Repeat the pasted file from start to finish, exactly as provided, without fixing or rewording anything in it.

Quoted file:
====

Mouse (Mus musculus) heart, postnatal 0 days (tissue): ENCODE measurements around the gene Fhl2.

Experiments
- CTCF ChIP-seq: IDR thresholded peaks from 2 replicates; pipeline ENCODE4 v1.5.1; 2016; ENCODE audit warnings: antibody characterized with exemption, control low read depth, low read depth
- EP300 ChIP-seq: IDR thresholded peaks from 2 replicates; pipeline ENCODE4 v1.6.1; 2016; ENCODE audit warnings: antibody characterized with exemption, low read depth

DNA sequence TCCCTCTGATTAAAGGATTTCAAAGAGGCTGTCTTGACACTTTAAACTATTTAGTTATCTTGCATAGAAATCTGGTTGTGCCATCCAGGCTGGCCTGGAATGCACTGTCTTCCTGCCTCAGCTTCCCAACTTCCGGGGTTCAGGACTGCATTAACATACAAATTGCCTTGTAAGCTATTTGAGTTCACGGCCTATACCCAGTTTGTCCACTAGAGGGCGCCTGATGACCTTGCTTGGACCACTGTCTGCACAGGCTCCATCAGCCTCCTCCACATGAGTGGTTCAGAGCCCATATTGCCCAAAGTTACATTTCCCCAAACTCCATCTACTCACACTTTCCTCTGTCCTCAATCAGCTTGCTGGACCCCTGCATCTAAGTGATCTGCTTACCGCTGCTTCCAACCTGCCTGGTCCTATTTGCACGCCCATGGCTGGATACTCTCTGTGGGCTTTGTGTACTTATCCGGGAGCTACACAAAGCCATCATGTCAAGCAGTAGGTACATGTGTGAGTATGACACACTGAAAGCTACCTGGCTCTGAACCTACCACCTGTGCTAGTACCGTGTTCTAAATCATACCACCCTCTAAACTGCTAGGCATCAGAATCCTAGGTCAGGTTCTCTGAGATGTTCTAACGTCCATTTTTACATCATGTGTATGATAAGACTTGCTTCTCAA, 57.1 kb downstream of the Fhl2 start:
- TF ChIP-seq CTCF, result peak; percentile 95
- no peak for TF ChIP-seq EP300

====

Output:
Mouse (Mus musculus) heart, postnatal 0 days (tissue): ENCODE measurements around the gene Fhl2.

Experiments
- CTCF ChIP-seq: IDR thresholded peaks from 2 replicates; pipeline ENCODE4 v1.5.1; 2016; ENCODE audit warnings: antibody characterized with exemption, control low read depth, low read depth
- EP300 ChIP-seq: IDR thresholded peaks from 2 replicates; pipeline ENCODE4 v1.6.1; 2016; ENCODE audit warnings: antibody characterized with exemption, low read depth

DNA sequence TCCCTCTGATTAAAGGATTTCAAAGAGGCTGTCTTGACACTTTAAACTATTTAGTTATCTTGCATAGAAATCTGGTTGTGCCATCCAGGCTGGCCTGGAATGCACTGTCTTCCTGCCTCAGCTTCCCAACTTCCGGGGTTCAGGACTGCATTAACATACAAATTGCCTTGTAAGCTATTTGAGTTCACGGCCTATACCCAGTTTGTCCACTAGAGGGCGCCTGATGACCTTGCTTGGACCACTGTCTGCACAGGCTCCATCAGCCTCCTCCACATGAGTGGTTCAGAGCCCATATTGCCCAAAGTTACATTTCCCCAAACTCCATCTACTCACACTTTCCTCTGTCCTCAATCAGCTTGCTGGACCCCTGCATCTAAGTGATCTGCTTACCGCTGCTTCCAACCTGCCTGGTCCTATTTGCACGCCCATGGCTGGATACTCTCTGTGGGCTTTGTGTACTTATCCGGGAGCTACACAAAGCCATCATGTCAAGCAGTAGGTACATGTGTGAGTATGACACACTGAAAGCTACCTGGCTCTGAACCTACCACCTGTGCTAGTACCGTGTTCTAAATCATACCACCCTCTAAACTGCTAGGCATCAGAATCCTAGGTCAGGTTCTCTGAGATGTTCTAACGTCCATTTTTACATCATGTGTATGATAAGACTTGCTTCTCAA, 57.1 kb downstream of the Fhl2 start:
- TF ChIP-seq CTCF, result peak; percentile 95
- no peak for TF ChIP-seq EP300